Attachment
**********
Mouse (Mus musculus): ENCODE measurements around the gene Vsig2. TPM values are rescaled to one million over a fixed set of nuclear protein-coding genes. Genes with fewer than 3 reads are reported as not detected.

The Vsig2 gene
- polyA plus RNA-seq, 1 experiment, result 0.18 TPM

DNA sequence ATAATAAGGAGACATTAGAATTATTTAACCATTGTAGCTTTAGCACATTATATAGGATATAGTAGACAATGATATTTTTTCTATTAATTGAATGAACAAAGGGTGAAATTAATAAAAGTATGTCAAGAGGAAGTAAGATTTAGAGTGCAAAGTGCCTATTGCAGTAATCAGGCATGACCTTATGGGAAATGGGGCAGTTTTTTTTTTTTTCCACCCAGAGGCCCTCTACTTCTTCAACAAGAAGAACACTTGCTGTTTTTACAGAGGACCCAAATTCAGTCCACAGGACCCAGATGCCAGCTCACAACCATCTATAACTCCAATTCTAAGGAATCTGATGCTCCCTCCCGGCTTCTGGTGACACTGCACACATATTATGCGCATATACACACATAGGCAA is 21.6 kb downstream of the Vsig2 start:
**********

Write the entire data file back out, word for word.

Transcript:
Mouse (Mus musculus): ENCODE measurements around the gene Vsig2. TPM values are rescaled to one million over a fixed set of nuclear protein-coding genes. Genes with fewer than 3 reads are reported as not detected.

The Vsig2 gene
- polyA plus RNA-seq, 1 experiment, result 0.18 TPM

DNA sequence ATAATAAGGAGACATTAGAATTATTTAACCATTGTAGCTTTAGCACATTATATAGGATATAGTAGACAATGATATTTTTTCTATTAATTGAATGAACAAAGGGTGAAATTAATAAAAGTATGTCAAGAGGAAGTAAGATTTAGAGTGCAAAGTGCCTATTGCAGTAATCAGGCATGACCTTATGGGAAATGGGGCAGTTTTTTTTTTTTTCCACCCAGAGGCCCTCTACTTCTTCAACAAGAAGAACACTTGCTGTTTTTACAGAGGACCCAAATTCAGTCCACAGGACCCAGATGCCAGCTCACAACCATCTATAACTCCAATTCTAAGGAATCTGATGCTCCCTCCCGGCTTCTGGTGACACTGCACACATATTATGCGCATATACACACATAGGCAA is 21.6 kb downstream of the Vsig2 start: